The Fault Coordination Framework uses two critical components: the Application Monitor Agent and the Fault Coordinator Agent. The Application Monitor Agent interacts with the application to monitor any deviations in the simulations. The important features of our agent include: it does not require any code modifications to the application code, it runs independently of the application and and is completely re-usable with a variety of applications. The Fault Coordinator Agent is capable of utilizing information from system monitors that report hardware and software health status is used to corroborate the faults captured by the Application Monitor Agent.

This framework are has been successfully used with molecular dynamics simulations and quantum chemistry calculations on scalable clusters to handle memory and I/O corruptions.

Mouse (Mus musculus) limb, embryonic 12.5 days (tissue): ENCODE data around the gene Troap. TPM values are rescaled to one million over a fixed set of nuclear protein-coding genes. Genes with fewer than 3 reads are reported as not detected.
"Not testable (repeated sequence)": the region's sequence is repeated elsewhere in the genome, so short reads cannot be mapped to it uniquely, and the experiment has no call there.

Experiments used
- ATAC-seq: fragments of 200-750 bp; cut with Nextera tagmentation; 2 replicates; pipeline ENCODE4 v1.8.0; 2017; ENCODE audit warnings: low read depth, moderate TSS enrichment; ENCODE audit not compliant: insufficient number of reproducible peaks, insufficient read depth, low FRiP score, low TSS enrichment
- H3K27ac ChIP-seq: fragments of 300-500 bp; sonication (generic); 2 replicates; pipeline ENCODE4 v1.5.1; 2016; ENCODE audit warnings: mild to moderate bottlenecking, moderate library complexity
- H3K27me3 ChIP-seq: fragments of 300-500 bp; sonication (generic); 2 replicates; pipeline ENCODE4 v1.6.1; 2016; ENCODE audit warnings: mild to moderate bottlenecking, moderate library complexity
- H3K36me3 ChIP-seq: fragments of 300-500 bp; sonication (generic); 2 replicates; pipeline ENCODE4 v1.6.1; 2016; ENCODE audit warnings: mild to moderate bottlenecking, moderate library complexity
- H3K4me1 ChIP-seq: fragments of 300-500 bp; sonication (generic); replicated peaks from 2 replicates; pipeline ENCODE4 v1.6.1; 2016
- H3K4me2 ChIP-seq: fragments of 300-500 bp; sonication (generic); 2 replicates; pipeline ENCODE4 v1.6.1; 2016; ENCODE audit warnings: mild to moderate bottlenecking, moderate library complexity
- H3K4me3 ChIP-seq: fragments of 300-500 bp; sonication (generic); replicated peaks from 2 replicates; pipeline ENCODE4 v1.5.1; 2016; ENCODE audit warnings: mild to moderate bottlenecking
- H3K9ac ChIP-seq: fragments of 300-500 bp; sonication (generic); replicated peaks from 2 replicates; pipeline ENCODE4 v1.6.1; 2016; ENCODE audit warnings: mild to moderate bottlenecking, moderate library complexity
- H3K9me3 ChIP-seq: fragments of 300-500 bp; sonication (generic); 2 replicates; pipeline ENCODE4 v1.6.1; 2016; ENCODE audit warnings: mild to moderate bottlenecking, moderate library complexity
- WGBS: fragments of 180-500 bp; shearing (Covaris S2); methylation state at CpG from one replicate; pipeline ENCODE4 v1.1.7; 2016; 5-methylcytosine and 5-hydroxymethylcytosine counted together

Open Source Software for scientific computations

We are interested in developing Open Source Software for scientific applications. We have developed VigyaanCD, a Live Linux based bio/chemical software workbench that provides modeling tools for biomolecular and chemical modeling for education and research purposes. VigyaanCD has been downloaded over 250,000 times around the world.

Our GPU-LAMMPS for biomolecular simulations is also available under Open Source Software model, see our Software section for obtaining a copy. The software is capable of running simulations based on CHARMM and AMBER force-fields and can be run with CHARMM/AMBER topology, coordinate files (after conversion with provided scripts). It is capable of running on single workstations as well as scalable GPU-enabled Linux clusters.

An early release of the Application Monitor Agent is also available for testers. In combinations with the Fault-Tolerance Backplane (FTB), this agent can be used for application to self-monitor health.

Please see the Software section for downloading our software.

Security Notice   |   DOE-Oak Ridge   |   UT-Battelle